December 16, 2017
 
Two Mass. Nonprofits Win $115K in First 'Arc Tank' Competition

November 17, 2017 — Two North Shore nonprofits that proposed innovative services for persons with disabilities won $115,000 Wednesday in a pitch competition sponsored by Northeast Arc, a Danvers-based nonprofit that provides lifelong support to children and adults living with disabilities.

The two were among five finalists who shared $200,000 in the inaugural "Arc Tank," fashioned after "The Shark Tank" television show, after presenting their ideas to a panel of judges and approximately 300 onlookers at The John F. Kennedy Presidential Library & Museum.

Winners included:

Center for Public Representation, a Northampton nonprofit law firm focused on mental health law and disability law, for "Disrupting the Guardianship Pipeline," an alternative to guardianship, which often is the only option for people with intellectual and developmental disabilities. The proposal was awarded $85,000.

YMCA of the North Shore, a nonprofit based in Beverly that provides programs to encourage youth development, healthy living, and social responsibility, for "Y's Water Wise," a water safety program for children with Autism spectrum disorder, who, because they often feel anxious near water, often wander as a way to seek relief, which increases the risk of accidental drowning. The proposal was awarded $30,000.

A third award, of $80,000, went to Carol Langer, associate professor at UMass Medical Center and instructor at the Harvard School of Public Health, for "Pathways to Inclusive Health Care," a service to help people with intellectual disabilities and autism transition from pediatric to adult medicine care.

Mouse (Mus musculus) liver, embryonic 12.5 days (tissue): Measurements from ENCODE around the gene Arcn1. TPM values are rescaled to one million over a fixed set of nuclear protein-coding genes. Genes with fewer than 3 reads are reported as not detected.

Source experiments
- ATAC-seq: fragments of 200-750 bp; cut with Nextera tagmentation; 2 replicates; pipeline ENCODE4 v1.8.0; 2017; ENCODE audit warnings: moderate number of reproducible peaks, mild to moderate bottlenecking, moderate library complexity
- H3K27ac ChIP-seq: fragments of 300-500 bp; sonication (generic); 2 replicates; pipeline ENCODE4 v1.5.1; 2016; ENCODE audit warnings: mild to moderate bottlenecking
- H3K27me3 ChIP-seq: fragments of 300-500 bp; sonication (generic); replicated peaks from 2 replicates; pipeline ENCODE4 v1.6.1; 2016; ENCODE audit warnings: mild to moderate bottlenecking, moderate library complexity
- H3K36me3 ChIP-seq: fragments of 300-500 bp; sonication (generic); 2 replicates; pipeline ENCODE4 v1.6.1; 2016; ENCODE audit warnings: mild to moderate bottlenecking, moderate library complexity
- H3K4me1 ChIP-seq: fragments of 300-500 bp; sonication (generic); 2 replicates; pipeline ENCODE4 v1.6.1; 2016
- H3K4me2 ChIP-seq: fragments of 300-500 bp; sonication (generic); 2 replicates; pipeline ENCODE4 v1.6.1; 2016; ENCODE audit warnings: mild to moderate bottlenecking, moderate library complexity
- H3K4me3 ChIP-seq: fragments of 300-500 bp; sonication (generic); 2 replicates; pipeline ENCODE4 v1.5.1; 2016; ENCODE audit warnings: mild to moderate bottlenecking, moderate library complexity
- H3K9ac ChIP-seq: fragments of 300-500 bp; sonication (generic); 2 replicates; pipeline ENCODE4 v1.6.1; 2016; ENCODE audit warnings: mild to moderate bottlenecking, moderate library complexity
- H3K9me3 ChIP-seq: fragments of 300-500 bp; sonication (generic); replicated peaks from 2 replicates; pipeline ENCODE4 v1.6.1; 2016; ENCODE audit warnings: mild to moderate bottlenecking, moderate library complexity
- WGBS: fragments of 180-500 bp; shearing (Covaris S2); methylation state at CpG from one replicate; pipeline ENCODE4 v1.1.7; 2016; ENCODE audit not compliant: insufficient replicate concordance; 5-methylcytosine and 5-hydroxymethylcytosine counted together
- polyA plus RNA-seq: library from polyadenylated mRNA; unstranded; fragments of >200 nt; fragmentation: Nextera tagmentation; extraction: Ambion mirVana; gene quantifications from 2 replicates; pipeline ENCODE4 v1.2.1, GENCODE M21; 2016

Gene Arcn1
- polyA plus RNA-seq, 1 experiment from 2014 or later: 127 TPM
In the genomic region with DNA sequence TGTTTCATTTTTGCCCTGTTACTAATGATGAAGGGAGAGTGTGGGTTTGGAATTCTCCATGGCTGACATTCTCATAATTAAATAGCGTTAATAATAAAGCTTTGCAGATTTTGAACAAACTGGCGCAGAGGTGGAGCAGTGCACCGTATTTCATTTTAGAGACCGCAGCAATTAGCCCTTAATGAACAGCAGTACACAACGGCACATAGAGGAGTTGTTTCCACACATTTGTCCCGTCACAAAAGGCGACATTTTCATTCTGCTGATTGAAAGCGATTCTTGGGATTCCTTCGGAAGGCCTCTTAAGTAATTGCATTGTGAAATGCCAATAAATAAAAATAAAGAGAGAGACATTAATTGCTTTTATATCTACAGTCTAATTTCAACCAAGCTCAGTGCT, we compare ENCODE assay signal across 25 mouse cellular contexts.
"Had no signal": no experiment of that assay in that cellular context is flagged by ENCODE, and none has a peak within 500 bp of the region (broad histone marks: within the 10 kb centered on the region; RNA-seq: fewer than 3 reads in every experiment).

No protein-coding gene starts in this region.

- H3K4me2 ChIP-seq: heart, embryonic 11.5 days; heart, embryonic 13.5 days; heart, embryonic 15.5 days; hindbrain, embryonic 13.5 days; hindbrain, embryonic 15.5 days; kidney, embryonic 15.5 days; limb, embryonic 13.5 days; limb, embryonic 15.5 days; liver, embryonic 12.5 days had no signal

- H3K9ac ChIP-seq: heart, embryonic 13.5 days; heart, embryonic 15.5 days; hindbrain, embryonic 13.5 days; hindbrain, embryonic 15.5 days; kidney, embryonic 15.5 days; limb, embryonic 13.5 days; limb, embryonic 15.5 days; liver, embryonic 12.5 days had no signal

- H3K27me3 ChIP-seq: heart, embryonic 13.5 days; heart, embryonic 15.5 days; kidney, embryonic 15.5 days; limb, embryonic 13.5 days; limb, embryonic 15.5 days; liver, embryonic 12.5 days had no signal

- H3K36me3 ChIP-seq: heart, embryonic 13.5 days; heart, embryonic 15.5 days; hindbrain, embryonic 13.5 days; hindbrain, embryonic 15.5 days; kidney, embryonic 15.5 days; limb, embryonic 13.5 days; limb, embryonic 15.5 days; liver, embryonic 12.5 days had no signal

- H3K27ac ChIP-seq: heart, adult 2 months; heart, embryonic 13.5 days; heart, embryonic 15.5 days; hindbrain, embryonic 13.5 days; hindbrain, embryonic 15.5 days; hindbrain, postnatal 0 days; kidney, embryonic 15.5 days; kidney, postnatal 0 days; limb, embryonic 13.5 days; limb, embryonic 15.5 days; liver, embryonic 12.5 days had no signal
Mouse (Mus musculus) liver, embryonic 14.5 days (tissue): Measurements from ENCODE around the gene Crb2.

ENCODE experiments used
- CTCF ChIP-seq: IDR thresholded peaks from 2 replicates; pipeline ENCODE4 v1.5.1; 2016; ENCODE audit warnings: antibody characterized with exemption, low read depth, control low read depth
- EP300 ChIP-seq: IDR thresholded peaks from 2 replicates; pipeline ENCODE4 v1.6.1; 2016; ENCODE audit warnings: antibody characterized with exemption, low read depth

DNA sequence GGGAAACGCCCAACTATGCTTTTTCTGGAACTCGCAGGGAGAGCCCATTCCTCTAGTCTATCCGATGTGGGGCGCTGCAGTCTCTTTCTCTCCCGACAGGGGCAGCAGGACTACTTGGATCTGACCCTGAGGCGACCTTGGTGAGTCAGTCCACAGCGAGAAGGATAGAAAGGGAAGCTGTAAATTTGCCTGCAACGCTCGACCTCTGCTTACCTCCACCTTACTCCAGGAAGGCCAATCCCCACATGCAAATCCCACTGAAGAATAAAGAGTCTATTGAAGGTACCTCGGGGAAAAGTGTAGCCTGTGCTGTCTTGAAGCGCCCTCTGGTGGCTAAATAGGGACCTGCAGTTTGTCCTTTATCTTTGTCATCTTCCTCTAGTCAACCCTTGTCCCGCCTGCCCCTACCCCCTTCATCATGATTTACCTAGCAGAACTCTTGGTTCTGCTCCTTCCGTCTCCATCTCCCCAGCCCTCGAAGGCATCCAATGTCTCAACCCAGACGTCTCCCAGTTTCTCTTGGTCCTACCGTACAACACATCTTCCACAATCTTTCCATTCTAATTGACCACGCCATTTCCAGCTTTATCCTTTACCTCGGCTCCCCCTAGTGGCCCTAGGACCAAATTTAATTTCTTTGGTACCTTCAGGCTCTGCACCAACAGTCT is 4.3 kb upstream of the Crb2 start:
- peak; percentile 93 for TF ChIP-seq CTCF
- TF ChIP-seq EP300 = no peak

Each presenter had five minutes to outline their ideas. The judges then quizzed them on their plans before selecting winners. The event attracted more than 100 proposals from around the country and internationally.

“The Ark Tank will continue full steam ahead as we monitor the progress of our winning projects and hope that they achieve success so that the lives of persons with disabilities can improve through their innovative ideas,” said Jo Ann Simons, CEO of Northeast Arc. “With Steven P. Rosenthal’s vision and philanthropy, we hope to shake up the way that services are provided and lay the groundwork for even more ideas to come forward in the future.”

Rosenthal donated $1,000,000 to fund the event for five years.

Awards of $2,500 went to Andrew Holmes, a junior at Olin College in Needham, for a wheelchair attachment that simplifies the transport and accessibility of goods on the back of a wheelchair, and Nathaniel Lorenz Galdamez, a student at Swampscott High School, for a wrist device to assist computer usage.

Judging the event were Matthew Kennedy, founder of Kennedy Merchant Partners; Shirley Leung, columnist and former business editor for The Boston Globe; Quincy Miller, president of Eastern Bank; Matthew Millett, security officer with the state Department of Youth Services; Mike Roberts, former executive director of the Arthur Rock Center for Entrepreneurship at Harvard Business School; and Marylou Sudders, secretary of the Massachusetts Executive Office of Health and Human Services.

Northeast Arc, founded in 1954, today, with an annual operating budget of about $200 million, serves about 9,000 people in nearly 190 Massachusetts cities and towns.

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